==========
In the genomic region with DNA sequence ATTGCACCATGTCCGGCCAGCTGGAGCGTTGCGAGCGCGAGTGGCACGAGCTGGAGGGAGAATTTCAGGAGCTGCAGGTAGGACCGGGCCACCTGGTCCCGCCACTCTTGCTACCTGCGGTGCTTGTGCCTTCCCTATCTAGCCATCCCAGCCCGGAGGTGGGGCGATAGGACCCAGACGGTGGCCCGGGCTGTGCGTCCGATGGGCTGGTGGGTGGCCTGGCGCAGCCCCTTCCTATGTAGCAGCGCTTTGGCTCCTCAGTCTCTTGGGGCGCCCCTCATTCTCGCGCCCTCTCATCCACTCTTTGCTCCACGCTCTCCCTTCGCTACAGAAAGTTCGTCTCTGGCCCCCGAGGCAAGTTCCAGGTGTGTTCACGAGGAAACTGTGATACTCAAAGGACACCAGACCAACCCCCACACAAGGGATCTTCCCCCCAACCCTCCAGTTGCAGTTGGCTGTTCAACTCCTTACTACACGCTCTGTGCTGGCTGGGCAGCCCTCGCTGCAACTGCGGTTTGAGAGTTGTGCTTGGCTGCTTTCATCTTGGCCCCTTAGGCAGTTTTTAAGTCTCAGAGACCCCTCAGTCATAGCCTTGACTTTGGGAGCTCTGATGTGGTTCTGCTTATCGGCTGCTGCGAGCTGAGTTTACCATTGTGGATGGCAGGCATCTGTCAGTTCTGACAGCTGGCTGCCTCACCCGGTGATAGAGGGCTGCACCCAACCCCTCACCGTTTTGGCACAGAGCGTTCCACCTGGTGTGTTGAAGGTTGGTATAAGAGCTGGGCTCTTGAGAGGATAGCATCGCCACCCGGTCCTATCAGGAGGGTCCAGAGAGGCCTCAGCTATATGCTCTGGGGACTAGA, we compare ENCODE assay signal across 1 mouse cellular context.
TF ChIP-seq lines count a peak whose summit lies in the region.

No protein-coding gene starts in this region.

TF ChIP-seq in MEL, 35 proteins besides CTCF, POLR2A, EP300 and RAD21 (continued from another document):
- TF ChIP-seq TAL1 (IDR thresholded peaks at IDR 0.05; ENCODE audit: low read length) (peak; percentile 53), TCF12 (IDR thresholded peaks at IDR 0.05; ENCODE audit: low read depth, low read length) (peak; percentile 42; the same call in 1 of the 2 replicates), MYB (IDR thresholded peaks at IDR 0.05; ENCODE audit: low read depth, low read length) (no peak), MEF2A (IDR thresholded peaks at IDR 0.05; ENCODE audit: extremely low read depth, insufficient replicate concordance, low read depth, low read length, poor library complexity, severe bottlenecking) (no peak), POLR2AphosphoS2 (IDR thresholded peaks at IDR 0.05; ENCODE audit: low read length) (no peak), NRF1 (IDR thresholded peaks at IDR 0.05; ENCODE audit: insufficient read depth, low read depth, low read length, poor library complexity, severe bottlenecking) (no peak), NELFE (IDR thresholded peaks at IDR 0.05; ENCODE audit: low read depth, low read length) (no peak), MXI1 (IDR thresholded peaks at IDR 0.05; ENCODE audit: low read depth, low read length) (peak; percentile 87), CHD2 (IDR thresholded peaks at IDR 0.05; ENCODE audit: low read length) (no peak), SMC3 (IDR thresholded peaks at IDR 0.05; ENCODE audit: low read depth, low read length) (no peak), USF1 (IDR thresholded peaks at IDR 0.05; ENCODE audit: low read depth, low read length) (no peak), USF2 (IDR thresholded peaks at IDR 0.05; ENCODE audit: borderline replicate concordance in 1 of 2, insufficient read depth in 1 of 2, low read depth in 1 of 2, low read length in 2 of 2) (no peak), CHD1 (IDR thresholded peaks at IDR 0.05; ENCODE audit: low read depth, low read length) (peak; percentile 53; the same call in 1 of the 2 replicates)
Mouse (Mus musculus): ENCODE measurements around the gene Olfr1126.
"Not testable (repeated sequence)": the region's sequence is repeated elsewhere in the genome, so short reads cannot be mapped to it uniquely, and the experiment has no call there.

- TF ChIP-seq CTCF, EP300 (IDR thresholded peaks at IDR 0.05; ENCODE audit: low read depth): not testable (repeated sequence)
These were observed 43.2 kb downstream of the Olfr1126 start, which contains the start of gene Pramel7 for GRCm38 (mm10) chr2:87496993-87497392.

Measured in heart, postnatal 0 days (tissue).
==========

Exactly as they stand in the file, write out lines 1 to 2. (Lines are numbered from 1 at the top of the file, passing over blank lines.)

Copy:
In the genomic region with DNA sequence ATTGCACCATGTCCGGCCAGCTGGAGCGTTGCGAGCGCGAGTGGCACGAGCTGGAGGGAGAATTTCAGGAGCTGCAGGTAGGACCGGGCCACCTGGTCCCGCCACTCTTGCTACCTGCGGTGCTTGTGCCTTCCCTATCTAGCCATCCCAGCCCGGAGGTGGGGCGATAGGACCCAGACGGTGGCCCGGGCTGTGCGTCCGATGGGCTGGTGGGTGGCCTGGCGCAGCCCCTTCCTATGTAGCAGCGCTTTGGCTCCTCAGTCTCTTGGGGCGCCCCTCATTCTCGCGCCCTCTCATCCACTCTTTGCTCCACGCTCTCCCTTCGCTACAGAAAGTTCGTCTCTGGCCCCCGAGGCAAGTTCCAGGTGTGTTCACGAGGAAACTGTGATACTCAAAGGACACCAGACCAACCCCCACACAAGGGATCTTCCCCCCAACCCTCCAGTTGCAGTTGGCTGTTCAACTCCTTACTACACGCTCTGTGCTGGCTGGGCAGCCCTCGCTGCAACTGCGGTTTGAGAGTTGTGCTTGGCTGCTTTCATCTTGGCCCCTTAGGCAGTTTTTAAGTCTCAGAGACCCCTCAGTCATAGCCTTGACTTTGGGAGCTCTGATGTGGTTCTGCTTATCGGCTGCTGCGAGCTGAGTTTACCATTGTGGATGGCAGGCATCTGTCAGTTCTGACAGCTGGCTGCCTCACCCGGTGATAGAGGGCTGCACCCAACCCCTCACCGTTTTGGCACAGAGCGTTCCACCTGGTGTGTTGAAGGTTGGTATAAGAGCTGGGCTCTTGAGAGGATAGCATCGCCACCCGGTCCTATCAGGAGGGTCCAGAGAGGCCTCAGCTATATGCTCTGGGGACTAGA, we compare ENCODE assay signal across 1 mouse cellular context.
TF ChIP-seq lines count a peak whose summit lies in the region.